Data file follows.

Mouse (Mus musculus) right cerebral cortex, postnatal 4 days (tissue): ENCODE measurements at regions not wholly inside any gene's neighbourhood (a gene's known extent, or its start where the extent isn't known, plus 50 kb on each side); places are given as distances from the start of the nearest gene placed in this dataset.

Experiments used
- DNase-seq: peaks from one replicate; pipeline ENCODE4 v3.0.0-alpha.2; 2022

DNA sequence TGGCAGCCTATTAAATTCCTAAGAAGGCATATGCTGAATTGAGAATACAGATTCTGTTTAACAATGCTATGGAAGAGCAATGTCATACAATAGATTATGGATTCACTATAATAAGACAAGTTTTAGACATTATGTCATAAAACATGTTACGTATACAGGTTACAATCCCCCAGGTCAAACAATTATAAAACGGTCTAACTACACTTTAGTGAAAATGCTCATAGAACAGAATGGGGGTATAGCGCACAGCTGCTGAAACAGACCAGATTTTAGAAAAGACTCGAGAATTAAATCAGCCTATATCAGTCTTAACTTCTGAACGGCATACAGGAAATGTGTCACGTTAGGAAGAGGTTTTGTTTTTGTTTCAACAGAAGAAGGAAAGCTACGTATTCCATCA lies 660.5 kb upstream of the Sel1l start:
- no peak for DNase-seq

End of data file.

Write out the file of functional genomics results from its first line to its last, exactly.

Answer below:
Mouse (Mus musculus) right cerebral cortex, postnatal 4 days (tissue): ENCODE measurements at regions not wholly inside any gene's neighbourhood (a gene's known extent, or its start where the extent isn't known, plus 50 kb on each side); places are given as distances from the start of the nearest gene placed in this dataset.

Experiments used
- DNase-seq: peaks from one replicate; pipeline ENCODE4 v3.0.0-alpha.2; 2022

DNA sequence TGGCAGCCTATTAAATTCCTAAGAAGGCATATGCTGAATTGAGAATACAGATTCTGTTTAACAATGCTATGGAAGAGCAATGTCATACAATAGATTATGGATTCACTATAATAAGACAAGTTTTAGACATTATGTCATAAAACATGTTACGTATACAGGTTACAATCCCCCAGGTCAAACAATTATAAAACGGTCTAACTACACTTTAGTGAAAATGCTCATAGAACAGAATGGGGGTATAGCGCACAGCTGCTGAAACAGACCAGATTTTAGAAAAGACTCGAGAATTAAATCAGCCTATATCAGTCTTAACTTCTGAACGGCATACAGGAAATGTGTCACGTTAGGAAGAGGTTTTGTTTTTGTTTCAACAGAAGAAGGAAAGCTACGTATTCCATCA lies 660.5 kb upstream of the Sel1l start:
- no peak for DNase-seq